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The variable x is given the value 9 in this case thanks to the = operator.

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SHIFT ASSIGNMENT OPERATORS

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LOGICAL ASSIGNMENT OPERATORS

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πŸ“Œ The assignment operator += increases a variable's value.

For instance;

let x = 10;
x += 5;
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The value of x is 15.

πŸ“Œ With the -= assignment operator, a variable's value is subtracted.

For instance;

let x = 10;
x -= 5;
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The value of x is 5.

πŸ“Œ The variable is multiplied using the assignment operator *=.

For instance;

let x = 10;
x *= 5;
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The value of x is 50.

πŸ“Œ A variable is divided using the /= assignment.

For instance;

let x = 10;
x /= 5;
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The value of x is 2.

πŸ“Œ The remainder is assigned to a variable by the %= assignment operator.

For instance;

let x = 10;
x %= 5;
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The value of x is 0.

πŸ“Œ A variable is left shifted by the assignment operator =.

For instance;

let x = -100;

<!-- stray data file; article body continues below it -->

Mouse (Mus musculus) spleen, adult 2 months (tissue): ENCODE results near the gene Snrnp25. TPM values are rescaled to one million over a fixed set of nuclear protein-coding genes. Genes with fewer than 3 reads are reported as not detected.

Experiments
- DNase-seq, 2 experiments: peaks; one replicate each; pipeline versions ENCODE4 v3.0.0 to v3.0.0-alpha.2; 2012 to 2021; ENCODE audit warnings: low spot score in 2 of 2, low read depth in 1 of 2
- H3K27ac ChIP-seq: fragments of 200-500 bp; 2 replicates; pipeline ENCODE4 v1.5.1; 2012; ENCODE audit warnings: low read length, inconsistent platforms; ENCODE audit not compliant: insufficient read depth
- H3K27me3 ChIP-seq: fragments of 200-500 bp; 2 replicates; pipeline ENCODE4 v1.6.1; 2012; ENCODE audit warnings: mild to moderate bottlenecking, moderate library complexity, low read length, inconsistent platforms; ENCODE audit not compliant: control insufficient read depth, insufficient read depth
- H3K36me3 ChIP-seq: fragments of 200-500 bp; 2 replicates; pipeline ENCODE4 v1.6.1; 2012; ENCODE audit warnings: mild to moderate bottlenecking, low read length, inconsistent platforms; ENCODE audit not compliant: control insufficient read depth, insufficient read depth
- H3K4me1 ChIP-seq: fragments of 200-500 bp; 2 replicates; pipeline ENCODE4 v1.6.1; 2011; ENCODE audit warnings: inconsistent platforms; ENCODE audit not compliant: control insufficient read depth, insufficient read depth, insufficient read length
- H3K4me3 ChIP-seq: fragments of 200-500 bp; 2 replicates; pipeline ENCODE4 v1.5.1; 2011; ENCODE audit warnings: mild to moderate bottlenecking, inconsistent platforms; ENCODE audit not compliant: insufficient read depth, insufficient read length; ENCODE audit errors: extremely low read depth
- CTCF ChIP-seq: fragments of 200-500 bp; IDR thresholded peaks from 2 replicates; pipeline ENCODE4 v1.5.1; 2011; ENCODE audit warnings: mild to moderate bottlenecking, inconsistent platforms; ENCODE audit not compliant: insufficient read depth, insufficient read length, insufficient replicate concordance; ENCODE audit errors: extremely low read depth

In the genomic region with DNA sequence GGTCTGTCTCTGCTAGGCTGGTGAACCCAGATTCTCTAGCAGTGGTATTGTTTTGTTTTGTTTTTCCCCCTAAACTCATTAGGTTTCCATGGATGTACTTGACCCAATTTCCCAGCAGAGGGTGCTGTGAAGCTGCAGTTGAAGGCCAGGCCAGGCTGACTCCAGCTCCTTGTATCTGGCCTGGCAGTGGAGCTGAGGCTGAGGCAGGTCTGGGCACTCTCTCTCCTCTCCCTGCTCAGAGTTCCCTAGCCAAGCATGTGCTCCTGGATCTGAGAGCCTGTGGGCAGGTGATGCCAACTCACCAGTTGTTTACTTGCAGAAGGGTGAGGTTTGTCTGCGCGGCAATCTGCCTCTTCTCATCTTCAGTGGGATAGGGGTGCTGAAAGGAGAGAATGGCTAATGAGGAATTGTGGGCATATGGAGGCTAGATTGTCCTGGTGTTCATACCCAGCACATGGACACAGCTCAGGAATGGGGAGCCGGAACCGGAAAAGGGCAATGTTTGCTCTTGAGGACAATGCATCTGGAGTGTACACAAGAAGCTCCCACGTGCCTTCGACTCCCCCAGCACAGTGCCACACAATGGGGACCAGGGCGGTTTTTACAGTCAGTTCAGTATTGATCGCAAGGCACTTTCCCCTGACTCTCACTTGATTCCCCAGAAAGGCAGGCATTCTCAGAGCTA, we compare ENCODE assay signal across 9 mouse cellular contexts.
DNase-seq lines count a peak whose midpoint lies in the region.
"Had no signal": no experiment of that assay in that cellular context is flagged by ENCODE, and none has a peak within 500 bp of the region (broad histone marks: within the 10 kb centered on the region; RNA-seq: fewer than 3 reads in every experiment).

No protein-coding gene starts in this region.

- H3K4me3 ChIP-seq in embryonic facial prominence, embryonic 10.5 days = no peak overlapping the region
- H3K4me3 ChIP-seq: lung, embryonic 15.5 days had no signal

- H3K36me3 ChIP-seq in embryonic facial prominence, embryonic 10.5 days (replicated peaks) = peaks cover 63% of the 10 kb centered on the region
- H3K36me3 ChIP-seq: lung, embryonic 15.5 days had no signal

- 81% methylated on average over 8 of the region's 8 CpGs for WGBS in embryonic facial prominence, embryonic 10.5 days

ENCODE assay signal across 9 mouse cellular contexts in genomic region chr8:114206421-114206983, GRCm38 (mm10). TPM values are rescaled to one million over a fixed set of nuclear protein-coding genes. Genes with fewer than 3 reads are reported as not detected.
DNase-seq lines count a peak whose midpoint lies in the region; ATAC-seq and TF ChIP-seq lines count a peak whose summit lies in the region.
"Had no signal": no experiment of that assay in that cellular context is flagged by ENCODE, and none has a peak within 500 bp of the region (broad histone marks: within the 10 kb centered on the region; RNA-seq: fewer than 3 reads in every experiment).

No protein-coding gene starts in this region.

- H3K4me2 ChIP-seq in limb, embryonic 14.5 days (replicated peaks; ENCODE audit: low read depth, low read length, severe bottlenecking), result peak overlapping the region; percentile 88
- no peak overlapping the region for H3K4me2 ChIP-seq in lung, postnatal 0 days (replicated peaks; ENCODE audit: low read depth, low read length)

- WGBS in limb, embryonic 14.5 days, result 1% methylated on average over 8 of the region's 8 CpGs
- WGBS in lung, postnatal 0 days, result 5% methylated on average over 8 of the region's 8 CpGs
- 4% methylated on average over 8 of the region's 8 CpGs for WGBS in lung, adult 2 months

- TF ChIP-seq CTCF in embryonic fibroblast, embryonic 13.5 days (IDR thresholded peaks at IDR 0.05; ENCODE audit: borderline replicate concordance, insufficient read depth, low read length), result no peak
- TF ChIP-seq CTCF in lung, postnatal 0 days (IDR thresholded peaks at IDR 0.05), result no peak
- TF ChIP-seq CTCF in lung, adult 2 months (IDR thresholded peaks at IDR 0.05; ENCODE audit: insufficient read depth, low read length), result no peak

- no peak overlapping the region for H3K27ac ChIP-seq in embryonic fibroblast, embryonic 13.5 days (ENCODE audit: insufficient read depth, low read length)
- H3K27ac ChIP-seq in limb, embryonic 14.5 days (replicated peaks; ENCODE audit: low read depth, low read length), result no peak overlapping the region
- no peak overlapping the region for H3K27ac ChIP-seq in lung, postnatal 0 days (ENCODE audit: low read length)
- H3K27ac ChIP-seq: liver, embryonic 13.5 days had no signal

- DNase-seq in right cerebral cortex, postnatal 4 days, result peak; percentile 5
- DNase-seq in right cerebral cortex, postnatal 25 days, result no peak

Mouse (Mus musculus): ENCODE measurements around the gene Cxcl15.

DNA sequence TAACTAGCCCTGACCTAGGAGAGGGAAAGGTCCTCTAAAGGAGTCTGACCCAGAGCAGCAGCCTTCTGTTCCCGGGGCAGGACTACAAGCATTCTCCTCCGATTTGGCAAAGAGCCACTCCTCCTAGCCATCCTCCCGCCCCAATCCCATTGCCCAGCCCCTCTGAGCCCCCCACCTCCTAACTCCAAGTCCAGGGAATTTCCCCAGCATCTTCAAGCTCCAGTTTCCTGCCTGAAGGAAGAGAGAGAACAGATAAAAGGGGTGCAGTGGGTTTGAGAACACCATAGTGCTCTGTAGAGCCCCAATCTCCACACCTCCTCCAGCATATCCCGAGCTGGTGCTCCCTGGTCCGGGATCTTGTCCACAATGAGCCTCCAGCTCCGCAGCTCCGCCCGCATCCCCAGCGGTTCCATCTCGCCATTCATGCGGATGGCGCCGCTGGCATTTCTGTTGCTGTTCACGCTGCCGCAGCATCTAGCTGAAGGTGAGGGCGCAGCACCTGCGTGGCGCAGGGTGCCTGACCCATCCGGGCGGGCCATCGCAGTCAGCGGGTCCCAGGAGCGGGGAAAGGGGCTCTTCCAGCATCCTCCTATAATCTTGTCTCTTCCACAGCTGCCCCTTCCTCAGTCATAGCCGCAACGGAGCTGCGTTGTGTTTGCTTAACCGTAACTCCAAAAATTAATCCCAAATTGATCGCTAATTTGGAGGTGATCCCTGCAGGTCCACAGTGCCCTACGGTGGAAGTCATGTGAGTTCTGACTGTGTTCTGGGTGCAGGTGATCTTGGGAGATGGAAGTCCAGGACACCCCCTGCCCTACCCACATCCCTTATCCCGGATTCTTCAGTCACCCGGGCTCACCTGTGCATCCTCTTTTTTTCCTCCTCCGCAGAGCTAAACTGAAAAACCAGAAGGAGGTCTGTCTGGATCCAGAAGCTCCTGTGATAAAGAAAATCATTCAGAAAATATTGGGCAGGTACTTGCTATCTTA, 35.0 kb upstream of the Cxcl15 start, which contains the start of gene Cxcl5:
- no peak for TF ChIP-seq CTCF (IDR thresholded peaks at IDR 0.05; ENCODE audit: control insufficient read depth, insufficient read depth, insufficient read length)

x <<= 5;
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The value of x is -3200.

πŸ“Œ The assignment operator >>= moves a variable to the right (signed).

For instance;

let x = -100;
x >>= 5;
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The value of x is -4.

πŸ“Œ A variable is right shifted by the assignment operator >>>=. (unsigned).

For instance;

let x = -100;
x >>>= 5;
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The value of x is 134217724.

πŸ“Œ An assignment operator's &= function ANDs a variable.

For instance;

let x = 10;
x &= 5;
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The value of x is 4.

COMPARISON OPERATORS

When two values are compared, a comparison operator returns a boolean value, which can be either true or false. Decision-making and loops both employ comparison operators.

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πŸ“Œ THE EQUAL TO OPERATOR